Let me give you one example. The Bible tells us drunkenness is a sin, right? I don’t think any of us here are prepared to say that the Bible doesn’t present drunkenness as a sin. So what happens when modern society says: “We don’t like the term ‘drunkenness.’ We’re going to call it ‘alcoholism,’ because science shows that it’s a problem related to physiology. It’s a chemical dependence.” So people start saying that drunkenness is no longer a sin. We understand it better now. … That’s a problem. It’s an assault on the truth of Scripture. It’s an assault on the reliability or trustworthiness of God.

If it can be shown that the Bible is clearly saying something, then we have to believe that it is true. Was Adam a real person? Was there a worldwide flood? Did the Red Sea part in two? Did Israel conquer Jericho? Did a large sea creature swallow Jonah? Did Jesus turn water into wine? Did Jesus rise from the dead? How dare we sit back and think we get to decide what is true and what is not.

Number three. And this connects to inspiration. The Bible is authoritative. It is authoritative. If the Bible comes from God, then it comes with the authority of God. We won’t spend a lot of time laying this out because I think it’s pretty self-explanatory.

Satan tempted Jesus to throw Himself off the Temple, and Jesus’ response was what…? “It is written: You shall not put the Lord your God to the test.” He quoted Scripture. If God says don’t do something, you don’t do it. If He says DO it, you do it. It’s not that complicated. You just better be sure that God actually told you to do it.

None of us are building an ark. None of us are marrying a virgin named Mary. Why not? Well those commands were not for us. They were given to specific people at specific times. But when you can clearly show that a command is intended for all people, and it’s rooted in an eternal God, then you have to obey it.

This is so fundamental, but inside all our hearts is the sin which cries out “NO! I don’t want to!” When you sin, you are ignoring the authority of the Bible. You’re saying: “I know God said not to do this, but I’m going to do it anyway:” It’s like our idea of authority is: Do what the Bible says, unless it’s really hard or you really disagree with it. If that’s the case, we’re not taking the Bible’s authority seriously. That’s how kids respond to parents.

God created you. God knows more than you. God wants what is best for you. So He has authority over you. But we need to submit to that authority. Listen to how Paul describes the new Thessalonian believers. This is from 1 Thes 2:13–“When you received the word of God, which you heard from us, you accepted it not as the word of men but as what it really is, the word of God, which is at work in you believers.”

Is that how you respond to the Bible? Is that how you listen to a sermon? The elders don’t have any authority in ourselves, but when we teach the word of God, it comes with the authority of God.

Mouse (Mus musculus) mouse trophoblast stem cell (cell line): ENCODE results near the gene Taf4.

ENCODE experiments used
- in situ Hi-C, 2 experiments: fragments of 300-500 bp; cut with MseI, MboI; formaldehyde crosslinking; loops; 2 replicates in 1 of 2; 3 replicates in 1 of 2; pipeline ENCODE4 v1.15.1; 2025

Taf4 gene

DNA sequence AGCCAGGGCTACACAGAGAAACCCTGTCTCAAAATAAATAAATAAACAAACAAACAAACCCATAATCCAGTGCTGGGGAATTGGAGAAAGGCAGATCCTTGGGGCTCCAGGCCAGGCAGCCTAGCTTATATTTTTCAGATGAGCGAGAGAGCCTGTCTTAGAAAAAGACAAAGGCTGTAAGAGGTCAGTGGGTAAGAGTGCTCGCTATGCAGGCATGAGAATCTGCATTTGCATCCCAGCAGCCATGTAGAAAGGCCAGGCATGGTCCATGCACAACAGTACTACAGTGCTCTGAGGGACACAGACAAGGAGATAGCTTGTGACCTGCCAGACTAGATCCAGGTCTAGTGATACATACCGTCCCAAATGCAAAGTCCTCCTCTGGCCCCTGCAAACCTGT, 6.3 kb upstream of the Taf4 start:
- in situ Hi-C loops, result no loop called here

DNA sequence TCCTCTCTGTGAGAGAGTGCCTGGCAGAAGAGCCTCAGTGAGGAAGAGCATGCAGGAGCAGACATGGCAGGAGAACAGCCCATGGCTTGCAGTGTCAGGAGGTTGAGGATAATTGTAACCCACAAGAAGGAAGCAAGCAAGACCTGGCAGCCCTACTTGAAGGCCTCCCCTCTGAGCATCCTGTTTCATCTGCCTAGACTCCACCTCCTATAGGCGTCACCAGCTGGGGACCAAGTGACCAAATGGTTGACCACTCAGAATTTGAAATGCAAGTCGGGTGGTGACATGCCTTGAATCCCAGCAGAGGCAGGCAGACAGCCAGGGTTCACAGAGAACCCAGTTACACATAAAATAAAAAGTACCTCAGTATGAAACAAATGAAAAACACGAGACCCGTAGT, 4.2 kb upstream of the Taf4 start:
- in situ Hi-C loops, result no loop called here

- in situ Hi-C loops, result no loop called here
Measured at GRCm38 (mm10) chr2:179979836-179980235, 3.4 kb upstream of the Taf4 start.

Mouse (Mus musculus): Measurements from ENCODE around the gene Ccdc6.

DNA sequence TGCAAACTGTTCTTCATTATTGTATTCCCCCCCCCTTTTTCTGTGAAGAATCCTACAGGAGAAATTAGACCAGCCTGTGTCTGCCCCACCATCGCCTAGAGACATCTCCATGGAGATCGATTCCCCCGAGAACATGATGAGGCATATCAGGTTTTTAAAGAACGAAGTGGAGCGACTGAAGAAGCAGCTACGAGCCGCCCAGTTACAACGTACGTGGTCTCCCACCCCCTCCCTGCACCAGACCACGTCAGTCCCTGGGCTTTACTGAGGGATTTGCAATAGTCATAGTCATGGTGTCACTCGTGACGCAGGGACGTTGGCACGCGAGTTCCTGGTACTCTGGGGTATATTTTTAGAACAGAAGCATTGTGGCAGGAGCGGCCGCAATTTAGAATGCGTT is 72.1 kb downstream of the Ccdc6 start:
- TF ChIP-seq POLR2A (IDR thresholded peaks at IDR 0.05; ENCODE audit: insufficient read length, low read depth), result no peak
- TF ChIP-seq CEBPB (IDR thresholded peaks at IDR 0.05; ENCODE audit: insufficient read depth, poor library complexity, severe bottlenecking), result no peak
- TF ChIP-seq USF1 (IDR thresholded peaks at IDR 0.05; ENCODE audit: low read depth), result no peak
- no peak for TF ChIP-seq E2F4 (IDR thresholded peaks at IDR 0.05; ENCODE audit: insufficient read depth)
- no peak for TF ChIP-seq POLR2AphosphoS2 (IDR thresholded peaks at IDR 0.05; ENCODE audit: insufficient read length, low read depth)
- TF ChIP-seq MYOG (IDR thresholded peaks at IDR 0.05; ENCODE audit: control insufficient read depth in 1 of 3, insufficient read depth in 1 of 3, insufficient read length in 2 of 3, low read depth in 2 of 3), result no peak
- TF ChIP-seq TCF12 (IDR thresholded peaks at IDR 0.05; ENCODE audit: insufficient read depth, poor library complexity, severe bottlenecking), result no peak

The Bible is inspired. The Bible is true. The Bible is authoritative.

Number 4, the Bible is clear. You don’t have to know the fancy word for this because it’s NOT a clear word. But in theology we call this the perspicuity of Scripture. That means it’s plain.

This doesn’t mean that everything in the Bible is easy to understand. It means that the Bible is clear enough to guide you to saving faith and to a life that honors God.

How horrible would it be if we knew the Bible was true and authoritative, but we didn’t know what it said?! But that’s not the case.

We know the Bible is clear enough because God commanded fathers to teach their children (Deut 6). So even children can learn about God and what He expects. Psalm 19:7 says that it gives wisdom to the “simple.” Even simple people can learn from God’s word. Jesus, when he confronted unbelievers, never said: “That’s okay, the Bible is hard to understand.” No! He says “Have you not read? Do you not know?” Paul writes his letters to all believers, not just to the leaders in the church. So we need to embrace this idea and be encouraged by it.

Not every passage of the Bible is easy to understand, but if you’re a believer, indwelt by the Holy Spirit, and you come to the Word of God with humility and a willingness to listen, you can understand what God expects of you. There’s no excuse for disobedience.

One of the comments I appreciate most regarding a sermons is when people say that I was clear. Someone will tell me that it made sense. That’s a great start. Once it’s clear, then we can be obedient to it.

Don’t listen to yourself, when you think, this is too difficult to understand. And don’t let others tell you the same thing. Typically, that’s an excuse for not wanting to submit to it. The Bible is clear.

We’ve got two more qualities. Number 5: The Bible is necessary. It’s necessary. What does that mean? It means that you need the Bible in order to know the gospel and in order to know what God requires from your life. You need the Bible to be saved and to mature spiritually.